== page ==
She’s smart, attractive and incredibly interesting, but the “buts” keep adding up. But she’s an alcoholic. But her boyfriend is abusive. But she smokes too much.
And she’s pregnant and appears to plan to smoke and drink through all nine months. Alcohol is known to cause birth defects and smoking while pregnant can harm a fetus as well. And to think that many women even stop drinking caffeine when pregnant.
I’ve been a feminist and a pro-choice advocate my entire life, but this is the first time I’ve felt that someone I cared about should actually terminate a pregnancy.
Like a lot of pro-choice Americans, there are nuances and exceptions to my stance. I’m not all that thrilled about late-term abortions, and I get just as squeamish as the next person when it comes to pictures of aborted fetus that look like little babies.
My own family has a history of close-call pregnancies. My maternal grandmother was nearly 40 when she had my mom, and she was near death at least once during her pregnancy. According to my mother, at one point doctors were considering terminating the pregnancy.
Later, my own mother, also entering her 40s, would have her doctor bring up the idea of ending an unexpected pregnancy. This “surprise package,” as my mom called me ad nauseam throughout my life, would make it to term.
It was the unexpected quality of my conception that my mom would say made me “special” from everyone else. In fact, I once had a girlfriend who teased me that I was my mother’s “Jesus child” because my mom so often said it was Jesus that made me possible. Whatever that means.
In the early 1970s it was rarer for a woman to have a child in her early 40s, and thus it was felt there were more health risks involved in such a birth. Despite the risks, my mother made the right choice because the fetus that would later be me was, while unexpected, entering a loving, caring environment.
As for Jane, I just don’t know. Is it too much to ask that a child be wanted and cared for once it enters the world?
When Jane and I first talked about her pregnancy she appeared to still be in shock. This will be her second kid. Her first is being raised by its maternal grandparents.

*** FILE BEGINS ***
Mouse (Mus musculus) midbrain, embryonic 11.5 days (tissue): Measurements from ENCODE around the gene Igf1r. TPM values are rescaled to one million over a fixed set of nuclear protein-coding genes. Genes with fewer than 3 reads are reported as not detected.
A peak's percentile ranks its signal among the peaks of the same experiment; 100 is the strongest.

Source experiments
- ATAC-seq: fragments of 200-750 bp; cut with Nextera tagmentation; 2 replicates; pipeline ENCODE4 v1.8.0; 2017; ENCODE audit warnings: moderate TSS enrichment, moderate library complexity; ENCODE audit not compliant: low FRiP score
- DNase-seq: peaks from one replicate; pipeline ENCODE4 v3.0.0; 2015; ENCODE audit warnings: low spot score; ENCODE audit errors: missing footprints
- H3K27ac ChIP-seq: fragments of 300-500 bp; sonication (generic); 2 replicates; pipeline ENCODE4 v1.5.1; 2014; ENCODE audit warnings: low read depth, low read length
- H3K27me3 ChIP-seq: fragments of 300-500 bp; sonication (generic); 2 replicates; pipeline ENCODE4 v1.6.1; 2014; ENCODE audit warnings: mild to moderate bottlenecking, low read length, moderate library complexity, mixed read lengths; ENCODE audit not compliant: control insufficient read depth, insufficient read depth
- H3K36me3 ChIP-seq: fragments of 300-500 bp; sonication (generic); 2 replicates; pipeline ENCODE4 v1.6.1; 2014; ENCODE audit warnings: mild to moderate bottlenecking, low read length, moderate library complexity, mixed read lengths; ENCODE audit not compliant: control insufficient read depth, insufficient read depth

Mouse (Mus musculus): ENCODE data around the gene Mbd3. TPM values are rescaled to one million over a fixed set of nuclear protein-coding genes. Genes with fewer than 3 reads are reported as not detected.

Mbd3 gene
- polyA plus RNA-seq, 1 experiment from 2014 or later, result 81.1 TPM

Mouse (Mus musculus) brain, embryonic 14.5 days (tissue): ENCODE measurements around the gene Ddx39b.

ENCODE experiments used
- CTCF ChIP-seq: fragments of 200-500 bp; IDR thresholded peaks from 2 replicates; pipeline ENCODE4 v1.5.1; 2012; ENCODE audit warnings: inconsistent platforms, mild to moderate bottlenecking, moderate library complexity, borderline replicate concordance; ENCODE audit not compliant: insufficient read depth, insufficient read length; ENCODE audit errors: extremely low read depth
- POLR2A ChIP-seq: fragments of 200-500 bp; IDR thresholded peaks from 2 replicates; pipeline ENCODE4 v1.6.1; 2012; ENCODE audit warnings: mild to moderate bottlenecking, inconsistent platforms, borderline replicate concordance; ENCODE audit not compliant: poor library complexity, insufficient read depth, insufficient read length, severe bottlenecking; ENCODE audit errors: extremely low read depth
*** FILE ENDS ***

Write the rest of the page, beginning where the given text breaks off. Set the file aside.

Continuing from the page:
I felt a dichotomy of reactions. I first told her “congratulations,” then thought to myself, Are you going to keep it? It wasn’t until another meeting that I actually broached the subject of her terminating the pregnancy. I told her that she could make the argument that at this early stage in the development she wouldn’t be committing murder; it was only a fetus.
Yet she made it clear that she’d made up her mind. “No matter what you say you believe, you know it’s murder,” she said. Her determination to have the child in the face of adversity, my own advice and medical evidence that her baby could be seriously harmed by her behavior sent a chill down my spine.
Was she right? Was I advocating murder?
My pro-choice views come from my belief that a woman has an absolute right to do what she chooses with her body. And up until the fetus is viable outside of the womb, that’s what the fetus is — a piece of her body.
If ever there was a candidate for an abortion, she is it. Yet by definition, being pro-choice means I believe she has the choice to bring the child to term.
Each time I see her and she takes another drink or another drag from a cigarette, I worry about her and the fate of the fetus growing larger each day in her belly. What kind of life will her “surprise package” have? S
The United States Supreme Court handed down its Roe v. Wade decision legalizing abortion in the first trimester, on Jan. 22, 1973.
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